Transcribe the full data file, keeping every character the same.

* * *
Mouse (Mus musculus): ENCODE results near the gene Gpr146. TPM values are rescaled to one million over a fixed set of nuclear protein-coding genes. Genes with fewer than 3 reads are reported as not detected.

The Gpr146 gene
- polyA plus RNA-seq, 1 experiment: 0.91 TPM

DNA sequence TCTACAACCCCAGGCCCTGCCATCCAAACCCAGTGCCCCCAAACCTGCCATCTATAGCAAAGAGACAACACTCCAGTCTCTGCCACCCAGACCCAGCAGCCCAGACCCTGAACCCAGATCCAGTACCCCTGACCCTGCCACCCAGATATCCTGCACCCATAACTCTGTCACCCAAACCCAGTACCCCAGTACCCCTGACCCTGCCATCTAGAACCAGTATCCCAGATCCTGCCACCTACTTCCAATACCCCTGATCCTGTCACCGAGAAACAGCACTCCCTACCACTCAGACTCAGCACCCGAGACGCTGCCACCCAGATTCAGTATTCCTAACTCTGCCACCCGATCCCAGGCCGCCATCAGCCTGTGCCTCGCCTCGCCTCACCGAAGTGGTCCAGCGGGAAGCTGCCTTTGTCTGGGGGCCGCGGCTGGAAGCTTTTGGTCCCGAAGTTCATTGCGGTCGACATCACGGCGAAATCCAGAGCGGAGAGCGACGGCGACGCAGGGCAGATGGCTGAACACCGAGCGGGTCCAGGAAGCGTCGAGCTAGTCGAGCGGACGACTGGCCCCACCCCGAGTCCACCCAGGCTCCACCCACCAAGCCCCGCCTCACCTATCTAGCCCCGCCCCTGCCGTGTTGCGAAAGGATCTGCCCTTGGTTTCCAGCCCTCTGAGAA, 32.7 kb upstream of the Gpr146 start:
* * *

Mouse (Mus musculus): ENCODE results near the gene Gpr146. TPM values are rescaled to one million over a fixed set of nuclear protein-coding genes. Genes with fewer than 3 reads are reported as not detected.

The Gpr146 gene
- polyA plus RNA-seq, 1 experiment: 0.91 TPM

DNA sequence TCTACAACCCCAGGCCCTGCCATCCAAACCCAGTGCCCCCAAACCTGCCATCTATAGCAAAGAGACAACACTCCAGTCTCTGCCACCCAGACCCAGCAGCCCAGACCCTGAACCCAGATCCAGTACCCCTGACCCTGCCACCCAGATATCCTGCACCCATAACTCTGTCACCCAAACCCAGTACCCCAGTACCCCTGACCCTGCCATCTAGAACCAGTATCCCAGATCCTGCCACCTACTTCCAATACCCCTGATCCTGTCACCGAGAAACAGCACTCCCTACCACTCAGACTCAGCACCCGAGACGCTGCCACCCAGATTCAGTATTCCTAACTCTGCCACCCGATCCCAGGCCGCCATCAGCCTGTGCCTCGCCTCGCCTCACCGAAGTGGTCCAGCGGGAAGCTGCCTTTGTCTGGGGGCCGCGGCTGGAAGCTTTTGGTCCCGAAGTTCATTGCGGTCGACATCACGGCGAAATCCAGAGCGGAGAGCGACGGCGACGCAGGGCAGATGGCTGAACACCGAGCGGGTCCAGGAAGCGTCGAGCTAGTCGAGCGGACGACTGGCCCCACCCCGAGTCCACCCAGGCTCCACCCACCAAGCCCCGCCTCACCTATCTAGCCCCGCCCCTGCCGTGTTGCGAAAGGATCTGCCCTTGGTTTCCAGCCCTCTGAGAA, 32.7 kb upstream of the Gpr146 start: